He moved toward the door. "I have very powerful friends. Police officers. Judges. I can make certain you never see your son again. Never. Is that what you want?" With a click, he turned the key, locking the door. Then he faced her again. "Be careful what you decide, my dear. Be very careful. Your son's future is entirely up to you."
Keary. Me darlin' Keary.
Winston moved to the center of the room, then crooked his finger at her. With heart pounding, she came around from behind the desk. She told herself that no matter what happened, she'd lived through worse and survived.
"That's a good girl."
Winston stepped toward her.
Mary stepped backward.
He grinned, enjoying the game.
She bumped against the desk, stopping her retreat.
Winston laughed aloud. "Playing it coy, Miss Malone?"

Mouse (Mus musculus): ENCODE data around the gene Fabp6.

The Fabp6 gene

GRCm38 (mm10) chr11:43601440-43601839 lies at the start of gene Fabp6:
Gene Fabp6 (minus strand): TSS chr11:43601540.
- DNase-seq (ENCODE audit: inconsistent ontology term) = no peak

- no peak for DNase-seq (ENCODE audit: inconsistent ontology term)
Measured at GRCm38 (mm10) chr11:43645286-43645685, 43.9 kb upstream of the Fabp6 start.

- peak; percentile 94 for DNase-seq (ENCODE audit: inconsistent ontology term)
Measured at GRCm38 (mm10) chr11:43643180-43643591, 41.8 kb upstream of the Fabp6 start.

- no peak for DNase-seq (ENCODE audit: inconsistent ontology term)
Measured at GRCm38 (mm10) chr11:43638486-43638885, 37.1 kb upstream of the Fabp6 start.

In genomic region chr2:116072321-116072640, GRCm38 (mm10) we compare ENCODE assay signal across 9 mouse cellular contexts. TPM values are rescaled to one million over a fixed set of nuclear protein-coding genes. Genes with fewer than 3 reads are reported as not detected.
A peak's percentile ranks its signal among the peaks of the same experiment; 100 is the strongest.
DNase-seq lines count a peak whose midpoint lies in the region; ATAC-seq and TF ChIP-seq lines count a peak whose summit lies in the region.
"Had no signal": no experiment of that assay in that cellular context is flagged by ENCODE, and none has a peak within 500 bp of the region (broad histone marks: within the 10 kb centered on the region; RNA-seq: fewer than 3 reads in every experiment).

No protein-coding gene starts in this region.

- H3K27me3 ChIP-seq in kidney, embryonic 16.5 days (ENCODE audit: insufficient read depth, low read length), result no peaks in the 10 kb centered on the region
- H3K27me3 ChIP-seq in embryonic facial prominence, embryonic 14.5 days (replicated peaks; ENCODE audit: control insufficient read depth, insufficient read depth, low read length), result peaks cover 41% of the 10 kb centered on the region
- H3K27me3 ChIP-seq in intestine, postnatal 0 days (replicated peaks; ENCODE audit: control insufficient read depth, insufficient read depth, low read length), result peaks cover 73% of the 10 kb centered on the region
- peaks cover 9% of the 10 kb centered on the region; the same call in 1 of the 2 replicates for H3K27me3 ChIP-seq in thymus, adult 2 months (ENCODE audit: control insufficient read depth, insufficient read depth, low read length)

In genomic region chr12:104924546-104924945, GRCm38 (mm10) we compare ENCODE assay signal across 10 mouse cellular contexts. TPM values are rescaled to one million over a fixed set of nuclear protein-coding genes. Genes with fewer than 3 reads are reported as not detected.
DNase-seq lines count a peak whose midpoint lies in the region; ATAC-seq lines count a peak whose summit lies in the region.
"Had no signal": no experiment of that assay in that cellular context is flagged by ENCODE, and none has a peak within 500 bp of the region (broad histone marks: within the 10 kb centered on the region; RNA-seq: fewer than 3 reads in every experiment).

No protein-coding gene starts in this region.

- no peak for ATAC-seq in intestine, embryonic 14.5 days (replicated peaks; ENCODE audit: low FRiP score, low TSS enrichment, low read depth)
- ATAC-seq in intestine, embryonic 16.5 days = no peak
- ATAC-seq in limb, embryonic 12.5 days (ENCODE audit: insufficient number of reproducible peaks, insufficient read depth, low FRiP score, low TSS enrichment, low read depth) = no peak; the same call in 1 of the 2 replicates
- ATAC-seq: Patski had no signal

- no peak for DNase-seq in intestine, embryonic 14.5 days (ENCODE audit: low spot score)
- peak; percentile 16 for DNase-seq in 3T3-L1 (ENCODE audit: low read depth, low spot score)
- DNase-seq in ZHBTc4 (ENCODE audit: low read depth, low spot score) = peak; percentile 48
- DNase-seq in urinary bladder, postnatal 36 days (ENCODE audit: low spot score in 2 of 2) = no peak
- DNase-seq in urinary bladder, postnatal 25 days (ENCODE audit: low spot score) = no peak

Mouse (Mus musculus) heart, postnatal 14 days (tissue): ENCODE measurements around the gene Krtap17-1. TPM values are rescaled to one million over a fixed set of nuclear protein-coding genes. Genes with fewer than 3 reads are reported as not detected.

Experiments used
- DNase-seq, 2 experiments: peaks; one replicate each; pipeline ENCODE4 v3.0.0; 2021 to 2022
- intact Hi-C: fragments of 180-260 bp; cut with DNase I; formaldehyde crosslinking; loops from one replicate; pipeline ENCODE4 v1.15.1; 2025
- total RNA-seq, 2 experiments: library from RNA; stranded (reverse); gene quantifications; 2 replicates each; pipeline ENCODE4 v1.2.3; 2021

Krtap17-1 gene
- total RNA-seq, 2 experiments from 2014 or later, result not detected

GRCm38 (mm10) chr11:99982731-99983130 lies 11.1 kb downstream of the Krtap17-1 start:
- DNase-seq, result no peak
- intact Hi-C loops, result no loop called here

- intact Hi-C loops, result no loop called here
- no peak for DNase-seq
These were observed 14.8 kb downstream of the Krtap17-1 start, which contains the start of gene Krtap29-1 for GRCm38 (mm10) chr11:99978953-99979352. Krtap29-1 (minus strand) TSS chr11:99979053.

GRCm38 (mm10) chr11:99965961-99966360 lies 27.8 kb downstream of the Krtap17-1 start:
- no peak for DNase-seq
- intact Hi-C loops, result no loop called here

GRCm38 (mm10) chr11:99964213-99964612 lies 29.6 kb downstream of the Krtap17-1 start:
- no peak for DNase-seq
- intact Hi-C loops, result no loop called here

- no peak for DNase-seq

"Don't do this, sir. Just let me go, and I'll be no more trouble to you."
"You're no trouble to me now."
For Keary, she reminded herself. To protect Keary she could bear anything.
Winston reached for her. Panic surged, and she instinctively tried to push his hands away.
"No!" she cried.
Irritation flashed in his eyes, and with unexpected swiftness, he rent the fabric of her blouse. "Let's be done with this silliness."
"Leave me be!"
He pressed her against the desk. She tried to brace herself, hoping for enough leverage to shove him away. Then her right hand closed around something large, cool, and hard on the desktop.
"You'll not be doing this to me!" she cried.
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Most Helpful Customer Reviews
Another good book by Hatcher, 3rd and last in Series Coming to America. This one about an Irish girl, who'd worked mostly as a maid due to her social standing. However when trouble forced her to flee NYC, she encountered and became friends of some very people that she'd never had a chance or courage in her previous days. This book is about female courage in face of danger, persistence, and love.
I really liked the time period setting. the story line held my attention